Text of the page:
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The IFERR operation can be used within program execution context to control the flow of execution through the program. It is combined with the THEN, END and possibly the ELSE operation to form a IFERR control structure.

The normal way IFERR is used is one of the following:

≪ ... IFERR ... operations ... THEN ... operations ... END ... ≫


≪ ... IFERR ... operations ... THEN ... operations ... ELSE ... operations ... END ... ≫

During execution, the operations between IFERR and THEN are executed. If in the course of executing those operations an error is raised, then execution will then jump to the operations following THEN, skipping past any other operations between IFERR and THEN. At this point, your program can attempt to handle the error which occurred. After executing the THEN block of operations, an optional block of ELSE operations will be skipped and execution will continue after the END operation.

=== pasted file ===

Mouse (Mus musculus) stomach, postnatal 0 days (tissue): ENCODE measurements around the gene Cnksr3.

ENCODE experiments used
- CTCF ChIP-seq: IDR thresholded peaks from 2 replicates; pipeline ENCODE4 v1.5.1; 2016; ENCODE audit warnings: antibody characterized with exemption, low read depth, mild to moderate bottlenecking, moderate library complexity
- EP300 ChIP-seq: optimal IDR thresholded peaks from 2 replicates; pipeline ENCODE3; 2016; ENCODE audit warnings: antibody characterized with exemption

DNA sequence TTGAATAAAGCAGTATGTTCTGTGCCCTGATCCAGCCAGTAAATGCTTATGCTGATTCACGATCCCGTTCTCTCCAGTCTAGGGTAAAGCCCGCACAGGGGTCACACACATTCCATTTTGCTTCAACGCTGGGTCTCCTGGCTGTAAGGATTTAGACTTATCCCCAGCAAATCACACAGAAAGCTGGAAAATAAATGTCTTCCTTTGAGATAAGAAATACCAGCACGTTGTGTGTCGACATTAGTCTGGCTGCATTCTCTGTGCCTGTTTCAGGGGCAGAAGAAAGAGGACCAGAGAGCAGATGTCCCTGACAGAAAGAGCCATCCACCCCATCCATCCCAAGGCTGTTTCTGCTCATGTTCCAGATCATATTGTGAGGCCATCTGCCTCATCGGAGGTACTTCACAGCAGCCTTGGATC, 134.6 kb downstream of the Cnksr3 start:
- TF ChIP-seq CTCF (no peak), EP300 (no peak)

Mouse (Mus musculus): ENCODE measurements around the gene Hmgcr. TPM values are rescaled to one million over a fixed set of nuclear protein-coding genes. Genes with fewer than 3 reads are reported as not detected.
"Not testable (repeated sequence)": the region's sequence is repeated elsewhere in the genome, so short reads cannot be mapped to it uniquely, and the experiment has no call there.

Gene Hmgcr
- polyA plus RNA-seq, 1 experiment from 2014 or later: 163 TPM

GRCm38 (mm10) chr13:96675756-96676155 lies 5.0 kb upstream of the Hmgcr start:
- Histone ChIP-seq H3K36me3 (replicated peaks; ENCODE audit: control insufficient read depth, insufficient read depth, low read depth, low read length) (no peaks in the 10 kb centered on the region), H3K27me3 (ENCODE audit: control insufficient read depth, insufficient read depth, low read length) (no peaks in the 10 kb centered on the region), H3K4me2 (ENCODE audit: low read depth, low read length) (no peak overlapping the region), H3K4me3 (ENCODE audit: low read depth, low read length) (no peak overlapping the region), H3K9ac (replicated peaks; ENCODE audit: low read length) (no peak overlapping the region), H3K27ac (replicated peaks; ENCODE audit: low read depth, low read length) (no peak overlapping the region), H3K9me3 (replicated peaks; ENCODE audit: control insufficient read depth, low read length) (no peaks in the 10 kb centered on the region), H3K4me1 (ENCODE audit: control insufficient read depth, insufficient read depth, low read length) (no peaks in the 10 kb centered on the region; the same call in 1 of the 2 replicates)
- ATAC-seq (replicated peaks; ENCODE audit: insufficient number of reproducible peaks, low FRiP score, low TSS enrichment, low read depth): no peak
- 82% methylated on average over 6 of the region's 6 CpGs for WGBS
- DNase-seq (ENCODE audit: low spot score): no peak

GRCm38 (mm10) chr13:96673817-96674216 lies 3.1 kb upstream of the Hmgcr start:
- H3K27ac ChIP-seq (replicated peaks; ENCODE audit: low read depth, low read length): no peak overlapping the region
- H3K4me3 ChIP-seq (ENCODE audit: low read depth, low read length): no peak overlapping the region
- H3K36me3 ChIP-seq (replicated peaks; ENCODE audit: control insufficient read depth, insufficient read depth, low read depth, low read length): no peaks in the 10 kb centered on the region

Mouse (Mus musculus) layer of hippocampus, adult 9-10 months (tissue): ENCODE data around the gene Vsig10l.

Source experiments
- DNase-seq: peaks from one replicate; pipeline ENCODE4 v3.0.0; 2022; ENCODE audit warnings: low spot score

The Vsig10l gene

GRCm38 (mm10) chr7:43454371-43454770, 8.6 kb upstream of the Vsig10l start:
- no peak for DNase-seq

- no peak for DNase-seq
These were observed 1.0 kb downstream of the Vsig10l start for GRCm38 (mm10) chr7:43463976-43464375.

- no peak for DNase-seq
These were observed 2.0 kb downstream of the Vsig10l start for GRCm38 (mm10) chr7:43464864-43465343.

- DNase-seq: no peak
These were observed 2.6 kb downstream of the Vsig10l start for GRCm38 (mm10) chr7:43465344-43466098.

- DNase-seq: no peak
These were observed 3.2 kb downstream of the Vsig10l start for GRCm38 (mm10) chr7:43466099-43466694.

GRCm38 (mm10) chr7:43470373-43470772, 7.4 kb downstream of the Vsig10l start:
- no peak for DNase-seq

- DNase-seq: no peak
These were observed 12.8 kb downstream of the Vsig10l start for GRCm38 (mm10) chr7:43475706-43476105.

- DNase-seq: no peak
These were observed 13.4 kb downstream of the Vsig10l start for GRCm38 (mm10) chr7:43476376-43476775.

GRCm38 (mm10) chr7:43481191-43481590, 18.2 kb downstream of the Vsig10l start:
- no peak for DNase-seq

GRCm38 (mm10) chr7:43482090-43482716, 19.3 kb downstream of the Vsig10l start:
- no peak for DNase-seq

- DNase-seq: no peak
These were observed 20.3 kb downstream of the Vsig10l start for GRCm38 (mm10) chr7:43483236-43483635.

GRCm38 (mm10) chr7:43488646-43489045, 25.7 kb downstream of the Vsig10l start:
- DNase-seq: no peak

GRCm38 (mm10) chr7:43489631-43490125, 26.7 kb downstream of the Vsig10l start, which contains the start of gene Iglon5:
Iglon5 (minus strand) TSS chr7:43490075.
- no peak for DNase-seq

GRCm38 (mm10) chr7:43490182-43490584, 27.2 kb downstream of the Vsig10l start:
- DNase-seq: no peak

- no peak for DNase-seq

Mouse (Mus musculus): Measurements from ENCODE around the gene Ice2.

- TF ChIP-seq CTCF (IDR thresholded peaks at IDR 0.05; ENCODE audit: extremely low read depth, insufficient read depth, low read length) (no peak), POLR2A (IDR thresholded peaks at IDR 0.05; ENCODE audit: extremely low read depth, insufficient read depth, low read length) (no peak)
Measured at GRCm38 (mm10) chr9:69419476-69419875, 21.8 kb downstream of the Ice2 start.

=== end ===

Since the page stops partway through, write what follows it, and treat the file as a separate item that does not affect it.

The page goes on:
If no error occurs during the execution of the operations between IFERR and THEN, then execution will jump to the optional ELSE block if present or just continue after END if no ELSE is present.

Note that if an operation raises as error during normal program execution, execution will stop and not be restartable. One common use for IFERR might be to do something like:

≪ ... IFERR ... operations ... THEN HALT END ... ≫

This allows you to suspend the execution of the program when an error occurs. Note that if you continue execution, it continues from the HALT operation and does not retry the operations which were skipped between IFERR and THEN. You need to manually run those operations before continuing.

An error will be raised if this operation is used outside of program execution context.